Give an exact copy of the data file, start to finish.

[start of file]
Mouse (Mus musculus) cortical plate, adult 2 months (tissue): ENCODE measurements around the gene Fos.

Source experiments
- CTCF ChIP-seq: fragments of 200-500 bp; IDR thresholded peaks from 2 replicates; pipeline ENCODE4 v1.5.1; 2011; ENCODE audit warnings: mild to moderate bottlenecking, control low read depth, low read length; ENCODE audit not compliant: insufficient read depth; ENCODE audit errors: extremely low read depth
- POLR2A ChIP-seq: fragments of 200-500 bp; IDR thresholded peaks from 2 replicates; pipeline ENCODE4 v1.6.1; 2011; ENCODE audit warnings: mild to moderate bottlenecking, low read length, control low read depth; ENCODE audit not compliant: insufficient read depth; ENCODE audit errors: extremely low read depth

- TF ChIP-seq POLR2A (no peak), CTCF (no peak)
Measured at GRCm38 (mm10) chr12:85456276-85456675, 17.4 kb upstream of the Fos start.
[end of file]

Mouse (Mus musculus) cortical plate, adult 2 months (tissue): ENCODE measurements around the gene Fos.

Source experiments
- CTCF ChIP-seq: fragments of 200-500 bp; IDR thresholded peaks from 2 replicates; pipeline ENCODE4 v1.5.1; 2011; ENCODE audit warnings: mild to moderate bottlenecking, control low read depth, low read length; ENCODE audit not compliant: insufficient read depth; ENCODE audit errors: extremely low read depth
- POLR2A ChIP-seq: fragments of 200-500 bp; IDR thresholded peaks from 2 replicates; pipeline ENCODE4 v1.6.1; 2011; ENCODE audit warnings: mild to moderate bottlenecking, low read length, control low read depth; ENCODE audit not compliant: insufficient read depth; ENCODE audit errors: extremely low read depth

- TF ChIP-seq POLR2A (no peak), CTCF (no peak)
Measured at GRCm38 (mm10) chr12:85456276-85456675, 17.4 kb upstream of the Fos start.